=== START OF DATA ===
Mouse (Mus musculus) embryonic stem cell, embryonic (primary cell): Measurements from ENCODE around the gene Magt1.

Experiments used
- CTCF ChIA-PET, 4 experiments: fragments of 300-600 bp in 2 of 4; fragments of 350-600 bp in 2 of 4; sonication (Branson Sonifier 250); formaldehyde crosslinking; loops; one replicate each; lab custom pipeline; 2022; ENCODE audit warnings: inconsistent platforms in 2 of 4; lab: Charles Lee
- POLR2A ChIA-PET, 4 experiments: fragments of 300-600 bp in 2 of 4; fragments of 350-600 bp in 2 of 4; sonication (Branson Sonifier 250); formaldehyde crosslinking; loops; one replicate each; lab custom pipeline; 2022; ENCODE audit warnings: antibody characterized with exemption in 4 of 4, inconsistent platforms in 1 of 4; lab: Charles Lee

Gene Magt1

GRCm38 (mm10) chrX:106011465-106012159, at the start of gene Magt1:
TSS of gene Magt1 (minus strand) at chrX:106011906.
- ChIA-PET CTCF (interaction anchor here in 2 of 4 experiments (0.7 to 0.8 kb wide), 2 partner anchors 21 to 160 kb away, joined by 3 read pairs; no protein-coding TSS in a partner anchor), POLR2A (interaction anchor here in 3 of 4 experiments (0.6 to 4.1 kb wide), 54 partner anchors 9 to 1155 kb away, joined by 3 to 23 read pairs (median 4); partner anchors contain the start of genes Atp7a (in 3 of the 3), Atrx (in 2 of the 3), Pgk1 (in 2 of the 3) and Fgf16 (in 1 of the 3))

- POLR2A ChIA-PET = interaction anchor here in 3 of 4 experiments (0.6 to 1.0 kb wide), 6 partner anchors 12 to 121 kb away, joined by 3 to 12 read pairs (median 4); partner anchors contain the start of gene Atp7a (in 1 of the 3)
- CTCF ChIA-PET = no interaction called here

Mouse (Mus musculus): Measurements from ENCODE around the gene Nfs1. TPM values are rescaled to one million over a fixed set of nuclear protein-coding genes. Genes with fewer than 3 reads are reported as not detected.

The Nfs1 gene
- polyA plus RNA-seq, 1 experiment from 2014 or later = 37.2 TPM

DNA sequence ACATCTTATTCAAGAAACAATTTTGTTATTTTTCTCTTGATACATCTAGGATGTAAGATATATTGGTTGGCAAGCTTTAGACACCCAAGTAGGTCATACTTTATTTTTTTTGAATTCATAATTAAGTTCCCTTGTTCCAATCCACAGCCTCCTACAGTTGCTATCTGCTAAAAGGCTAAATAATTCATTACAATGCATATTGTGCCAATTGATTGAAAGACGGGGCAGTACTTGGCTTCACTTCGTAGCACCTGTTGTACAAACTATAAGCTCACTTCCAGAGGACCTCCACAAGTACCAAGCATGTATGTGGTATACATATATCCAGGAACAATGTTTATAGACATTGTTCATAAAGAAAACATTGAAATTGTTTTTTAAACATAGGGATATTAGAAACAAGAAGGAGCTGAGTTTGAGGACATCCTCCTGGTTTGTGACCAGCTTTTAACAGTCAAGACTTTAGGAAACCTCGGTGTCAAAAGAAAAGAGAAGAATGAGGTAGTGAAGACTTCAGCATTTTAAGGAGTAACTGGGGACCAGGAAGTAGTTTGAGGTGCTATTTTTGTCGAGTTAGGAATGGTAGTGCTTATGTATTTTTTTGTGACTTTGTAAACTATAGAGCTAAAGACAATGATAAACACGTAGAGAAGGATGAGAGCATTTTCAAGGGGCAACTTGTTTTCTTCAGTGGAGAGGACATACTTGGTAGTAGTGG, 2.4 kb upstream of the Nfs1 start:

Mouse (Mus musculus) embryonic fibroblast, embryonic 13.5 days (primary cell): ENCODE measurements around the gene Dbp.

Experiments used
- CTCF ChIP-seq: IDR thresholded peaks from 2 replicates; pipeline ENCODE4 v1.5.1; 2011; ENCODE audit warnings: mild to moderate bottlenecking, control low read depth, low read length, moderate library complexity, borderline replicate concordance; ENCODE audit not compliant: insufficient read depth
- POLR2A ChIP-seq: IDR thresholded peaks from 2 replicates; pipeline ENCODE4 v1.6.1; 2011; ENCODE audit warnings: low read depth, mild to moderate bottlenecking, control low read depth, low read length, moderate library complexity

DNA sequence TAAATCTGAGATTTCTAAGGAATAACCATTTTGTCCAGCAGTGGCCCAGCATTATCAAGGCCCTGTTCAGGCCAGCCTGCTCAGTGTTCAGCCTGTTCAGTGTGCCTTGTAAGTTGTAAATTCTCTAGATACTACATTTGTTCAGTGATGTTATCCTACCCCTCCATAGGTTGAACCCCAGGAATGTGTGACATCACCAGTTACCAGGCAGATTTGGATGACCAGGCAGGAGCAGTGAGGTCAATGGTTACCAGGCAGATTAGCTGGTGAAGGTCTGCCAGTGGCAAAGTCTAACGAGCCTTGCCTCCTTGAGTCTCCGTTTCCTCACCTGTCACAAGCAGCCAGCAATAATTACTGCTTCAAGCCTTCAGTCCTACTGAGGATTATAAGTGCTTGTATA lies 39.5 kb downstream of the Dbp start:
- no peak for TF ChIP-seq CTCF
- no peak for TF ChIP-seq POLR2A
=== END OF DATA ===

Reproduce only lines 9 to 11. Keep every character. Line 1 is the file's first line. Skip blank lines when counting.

- POLR2A ChIA-PET = interaction anchor here in 3 of 4 experiments (0.6 to 1.0 kb wide), 6 partner anchors 12 to 121 kb away, joined by 3 to 12 read pairs (median 4); partner anchors contain the start of gene Atp7a (in 1 of the 3)
- CTCF ChIA-PET = no interaction called here

Mouse (Mus musculus): Measurements from ENCODE around the gene Nfs1. TPM values are rescaled to one million over a fixed set of nuclear protein-coding genes. Genes with fewer than 3 reads are reported as not detected.